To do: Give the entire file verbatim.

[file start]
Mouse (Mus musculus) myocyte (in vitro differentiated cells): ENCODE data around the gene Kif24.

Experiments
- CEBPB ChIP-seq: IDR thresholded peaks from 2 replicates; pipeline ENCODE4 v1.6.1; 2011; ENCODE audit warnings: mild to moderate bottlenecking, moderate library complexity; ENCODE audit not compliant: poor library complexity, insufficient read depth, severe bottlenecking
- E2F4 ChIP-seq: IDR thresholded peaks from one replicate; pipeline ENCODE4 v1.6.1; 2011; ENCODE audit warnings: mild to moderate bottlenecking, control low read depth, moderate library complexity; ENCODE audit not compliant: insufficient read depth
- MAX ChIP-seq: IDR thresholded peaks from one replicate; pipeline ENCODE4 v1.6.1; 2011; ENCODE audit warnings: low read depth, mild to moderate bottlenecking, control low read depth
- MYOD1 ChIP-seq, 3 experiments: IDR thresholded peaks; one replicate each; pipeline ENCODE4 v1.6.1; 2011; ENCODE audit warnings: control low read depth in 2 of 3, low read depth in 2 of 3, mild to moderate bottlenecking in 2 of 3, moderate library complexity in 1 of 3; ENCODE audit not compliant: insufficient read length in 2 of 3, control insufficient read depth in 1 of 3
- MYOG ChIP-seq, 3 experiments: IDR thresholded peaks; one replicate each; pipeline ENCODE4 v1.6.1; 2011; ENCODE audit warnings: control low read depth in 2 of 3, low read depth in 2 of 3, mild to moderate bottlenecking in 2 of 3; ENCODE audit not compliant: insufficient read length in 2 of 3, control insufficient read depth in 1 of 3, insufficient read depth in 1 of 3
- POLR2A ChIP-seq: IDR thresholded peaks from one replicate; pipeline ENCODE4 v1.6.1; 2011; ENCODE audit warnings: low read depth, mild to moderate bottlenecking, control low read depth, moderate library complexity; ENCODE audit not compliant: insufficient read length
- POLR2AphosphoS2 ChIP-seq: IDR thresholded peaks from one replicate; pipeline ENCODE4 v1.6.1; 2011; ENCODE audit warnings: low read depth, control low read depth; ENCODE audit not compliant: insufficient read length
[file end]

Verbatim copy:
Mouse (Mus musculus) myocyte (in vitro differentiated cells): ENCODE data around the gene Kif24.

Experiments
- CEBPB ChIP-seq: IDR thresholded peaks from 2 replicates; pipeline ENCODE4 v1.6.1; 2011; ENCODE audit warnings: mild to moderate bottlenecking, moderate library complexity; ENCODE audit not compliant: poor library complexity, insufficient read depth, severe bottlenecking
- E2F4 ChIP-seq: IDR thresholded peaks from one replicate; pipeline ENCODE4 v1.6.1; 2011; ENCODE audit warnings: mild to moderate bottlenecking, control low read depth, moderate library complexity; ENCODE audit not compliant: insufficient read depth
- MAX ChIP-seq: IDR thresholded peaks from one replicate; pipeline ENCODE4 v1.6.1; 2011; ENCODE audit warnings: low read depth, mild to moderate bottlenecking, control low read depth
- MYOD1 ChIP-seq, 3 experiments: IDR thresholded peaks; one replicate each; pipeline ENCODE4 v1.6.1; 2011; ENCODE audit warnings: control low read depth in 2 of 3, low read depth in 2 of 3, mild to moderate bottlenecking in 2 of 3, moderate library complexity in 1 of 3; ENCODE audit not compliant: insufficient read length in 2 of 3, control insufficient read depth in 1 of 3
- MYOG ChIP-seq, 3 experiments: IDR thresholded peaks; one replicate each; pipeline ENCODE4 v1.6.1; 2011; ENCODE audit warnings: control low read depth in 2 of 3, low read depth in 2 of 3, mild to moderate bottlenecking in 2 of 3; ENCODE audit not compliant: insufficient read length in 2 of 3, control insufficient read depth in 1 of 3, insufficient read depth in 1 of 3
- POLR2A ChIP-seq: IDR thresholded peaks from one replicate; pipeline ENCODE4 v1.6.1; 2011; ENCODE audit warnings: low read depth, mild to moderate bottlenecking, control low read depth, moderate library complexity; ENCODE audit not compliant: insufficient read length
- POLR2AphosphoS2 ChIP-seq: IDR thresholded peaks from one replicate; pipeline ENCODE4 v1.6.1; 2011; ENCODE audit warnings: low read depth, control low read depth; ENCODE audit not compliant: insufficient read length